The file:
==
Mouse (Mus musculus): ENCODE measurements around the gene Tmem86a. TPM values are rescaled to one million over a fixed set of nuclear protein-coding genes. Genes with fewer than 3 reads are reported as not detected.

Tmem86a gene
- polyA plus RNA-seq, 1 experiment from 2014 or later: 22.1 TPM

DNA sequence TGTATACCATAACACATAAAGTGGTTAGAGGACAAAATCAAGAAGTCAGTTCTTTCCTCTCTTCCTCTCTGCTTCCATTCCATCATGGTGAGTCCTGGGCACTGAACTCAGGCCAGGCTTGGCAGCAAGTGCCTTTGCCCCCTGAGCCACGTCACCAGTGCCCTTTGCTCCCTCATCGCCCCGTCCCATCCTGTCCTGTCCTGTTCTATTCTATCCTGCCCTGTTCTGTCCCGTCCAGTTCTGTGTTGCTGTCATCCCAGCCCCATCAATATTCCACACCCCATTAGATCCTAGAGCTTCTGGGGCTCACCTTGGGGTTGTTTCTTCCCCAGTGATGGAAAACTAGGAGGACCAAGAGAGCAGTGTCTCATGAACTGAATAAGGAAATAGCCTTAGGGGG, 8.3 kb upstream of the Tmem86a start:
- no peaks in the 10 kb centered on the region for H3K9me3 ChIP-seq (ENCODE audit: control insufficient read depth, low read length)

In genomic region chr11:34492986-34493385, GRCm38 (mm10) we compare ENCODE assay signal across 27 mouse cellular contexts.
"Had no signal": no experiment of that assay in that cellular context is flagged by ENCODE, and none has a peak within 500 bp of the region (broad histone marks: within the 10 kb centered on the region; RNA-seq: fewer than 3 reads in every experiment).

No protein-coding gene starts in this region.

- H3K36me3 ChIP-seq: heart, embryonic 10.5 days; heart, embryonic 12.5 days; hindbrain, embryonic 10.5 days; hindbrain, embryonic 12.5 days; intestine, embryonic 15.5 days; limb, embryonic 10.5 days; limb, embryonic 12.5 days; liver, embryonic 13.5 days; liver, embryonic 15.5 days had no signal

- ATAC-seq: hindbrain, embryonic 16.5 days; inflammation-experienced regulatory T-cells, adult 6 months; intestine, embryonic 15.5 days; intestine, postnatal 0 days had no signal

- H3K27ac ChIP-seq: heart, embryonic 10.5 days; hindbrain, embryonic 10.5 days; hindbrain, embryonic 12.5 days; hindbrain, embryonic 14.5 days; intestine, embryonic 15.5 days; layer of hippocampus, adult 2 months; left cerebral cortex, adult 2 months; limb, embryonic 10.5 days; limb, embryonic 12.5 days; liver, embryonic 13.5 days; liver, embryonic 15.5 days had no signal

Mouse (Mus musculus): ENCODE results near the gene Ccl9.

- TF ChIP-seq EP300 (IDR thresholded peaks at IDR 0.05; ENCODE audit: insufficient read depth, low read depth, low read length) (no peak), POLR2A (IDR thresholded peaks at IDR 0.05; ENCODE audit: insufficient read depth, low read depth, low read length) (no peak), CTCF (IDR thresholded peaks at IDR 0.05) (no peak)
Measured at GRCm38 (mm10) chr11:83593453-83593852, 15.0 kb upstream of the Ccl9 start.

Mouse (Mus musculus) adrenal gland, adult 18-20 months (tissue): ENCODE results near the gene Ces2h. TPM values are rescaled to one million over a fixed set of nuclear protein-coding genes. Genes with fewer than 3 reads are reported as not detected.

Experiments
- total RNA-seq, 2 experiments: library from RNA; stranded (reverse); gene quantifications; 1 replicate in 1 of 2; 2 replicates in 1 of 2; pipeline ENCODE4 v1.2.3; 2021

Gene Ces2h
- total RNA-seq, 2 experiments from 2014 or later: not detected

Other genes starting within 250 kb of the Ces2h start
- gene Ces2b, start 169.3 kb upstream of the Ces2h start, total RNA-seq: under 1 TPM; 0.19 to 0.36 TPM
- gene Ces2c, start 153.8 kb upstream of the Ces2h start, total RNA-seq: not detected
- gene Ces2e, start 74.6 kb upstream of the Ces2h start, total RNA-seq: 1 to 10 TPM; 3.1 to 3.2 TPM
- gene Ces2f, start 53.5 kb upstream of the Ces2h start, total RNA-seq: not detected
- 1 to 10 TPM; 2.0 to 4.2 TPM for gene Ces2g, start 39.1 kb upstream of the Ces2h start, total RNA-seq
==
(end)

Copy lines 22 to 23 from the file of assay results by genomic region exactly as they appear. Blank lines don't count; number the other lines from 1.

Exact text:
- gene Ces2c, start 153.8 kb upstream of the Ces2h start, total RNA-seq: not detected
- gene Ces2e, start 74.6 kb upstream of the Ces2h start, total RNA-seq: 1 to 10 TPM; 3.1 to 3.2 TPM